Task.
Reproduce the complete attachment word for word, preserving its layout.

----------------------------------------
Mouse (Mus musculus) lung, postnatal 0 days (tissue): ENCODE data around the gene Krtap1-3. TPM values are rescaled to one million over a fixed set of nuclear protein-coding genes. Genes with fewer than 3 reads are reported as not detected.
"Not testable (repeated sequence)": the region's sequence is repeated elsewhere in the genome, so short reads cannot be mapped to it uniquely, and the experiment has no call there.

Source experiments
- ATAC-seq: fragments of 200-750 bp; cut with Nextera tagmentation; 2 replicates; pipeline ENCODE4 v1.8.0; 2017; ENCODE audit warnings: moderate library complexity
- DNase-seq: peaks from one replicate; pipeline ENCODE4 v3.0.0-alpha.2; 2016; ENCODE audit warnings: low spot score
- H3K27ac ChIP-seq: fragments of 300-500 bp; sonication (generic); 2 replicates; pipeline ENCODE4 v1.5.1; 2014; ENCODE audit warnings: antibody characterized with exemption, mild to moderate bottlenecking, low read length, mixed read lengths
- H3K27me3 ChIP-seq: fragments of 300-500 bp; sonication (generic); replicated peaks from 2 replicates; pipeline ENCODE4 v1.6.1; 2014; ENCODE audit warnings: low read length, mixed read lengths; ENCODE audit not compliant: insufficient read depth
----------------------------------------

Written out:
Mouse (Mus musculus) lung, postnatal 0 days (tissue): ENCODE data around the gene Krtap1-3. TPM values are rescaled to one million over a fixed set of nuclear protein-coding genes. Genes with fewer than 3 reads are reported as not detected.
"Not testable (repeated sequence)": the region's sequence is repeated elsewhere in the genome, so short reads cannot be mapped to it uniquely, and the experiment has no call there.

Source experiments
- ATAC-seq: fragments of 200-750 bp; cut with Nextera tagmentation; 2 replicates; pipeline ENCODE4 v1.8.0; 2017; ENCODE audit warnings: moderate library complexity
- DNase-seq: peaks from one replicate; pipeline ENCODE4 v3.0.0-alpha.2; 2016; ENCODE audit warnings: low spot score
- H3K27ac ChIP-seq: fragments of 300-500 bp; sonication (generic); 2 replicates; pipeline ENCODE4 v1.5.1; 2014; ENCODE audit warnings: antibody characterized with exemption, mild to moderate bottlenecking, low read length, mixed read lengths
- H3K27me3 ChIP-seq: fragments of 300-500 bp; sonication (generic); replicated peaks from 2 replicates; pipeline ENCODE4 v1.6.1; 2014; ENCODE audit warnings: low read length, mixed read lengths; ENCODE audit not compliant: insufficient read depth